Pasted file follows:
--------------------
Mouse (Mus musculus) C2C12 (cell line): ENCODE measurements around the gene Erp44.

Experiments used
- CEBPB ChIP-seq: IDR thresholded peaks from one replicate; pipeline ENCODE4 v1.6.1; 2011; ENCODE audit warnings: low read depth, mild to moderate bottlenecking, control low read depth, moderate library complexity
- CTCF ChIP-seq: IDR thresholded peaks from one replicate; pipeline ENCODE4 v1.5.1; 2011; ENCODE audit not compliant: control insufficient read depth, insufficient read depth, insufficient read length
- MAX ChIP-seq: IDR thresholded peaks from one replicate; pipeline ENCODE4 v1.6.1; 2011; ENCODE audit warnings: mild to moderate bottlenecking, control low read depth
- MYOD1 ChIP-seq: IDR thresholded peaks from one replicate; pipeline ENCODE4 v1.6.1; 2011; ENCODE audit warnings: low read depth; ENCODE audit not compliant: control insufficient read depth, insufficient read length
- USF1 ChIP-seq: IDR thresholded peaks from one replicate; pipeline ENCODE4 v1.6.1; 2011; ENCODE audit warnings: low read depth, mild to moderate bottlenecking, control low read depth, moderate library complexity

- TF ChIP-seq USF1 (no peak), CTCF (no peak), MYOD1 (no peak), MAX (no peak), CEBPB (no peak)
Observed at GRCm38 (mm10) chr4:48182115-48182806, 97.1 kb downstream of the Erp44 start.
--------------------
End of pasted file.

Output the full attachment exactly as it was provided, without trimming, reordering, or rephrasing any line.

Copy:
Mouse (Mus musculus) C2C12 (cell line): ENCODE measurements around the gene Erp44.

Experiments used
- CEBPB ChIP-seq: IDR thresholded peaks from one replicate; pipeline ENCODE4 v1.6.1; 2011; ENCODE audit warnings: low read depth, mild to moderate bottlenecking, control low read depth, moderate library complexity
- CTCF ChIP-seq: IDR thresholded peaks from one replicate; pipeline ENCODE4 v1.5.1; 2011; ENCODE audit not compliant: control insufficient read depth, insufficient read depth, insufficient read length
- MAX ChIP-seq: IDR thresholded peaks from one replicate; pipeline ENCODE4 v1.6.1; 2011; ENCODE audit warnings: mild to moderate bottlenecking, control low read depth
- MYOD1 ChIP-seq: IDR thresholded peaks from one replicate; pipeline ENCODE4 v1.6.1; 2011; ENCODE audit warnings: low read depth; ENCODE audit not compliant: control insufficient read depth, insufficient read length
- USF1 ChIP-seq: IDR thresholded peaks from one replicate; pipeline ENCODE4 v1.6.1; 2011; ENCODE audit warnings: low read depth, mild to moderate bottlenecking, control low read depth, moderate library complexity

- TF ChIP-seq USF1 (no peak), CTCF (no peak), MYOD1 (no peak), MAX (no peak), CEBPB (no peak)
Observed at GRCm38 (mm10) chr4:48182115-48182806, 97.1 kb downstream of the Erp44 start.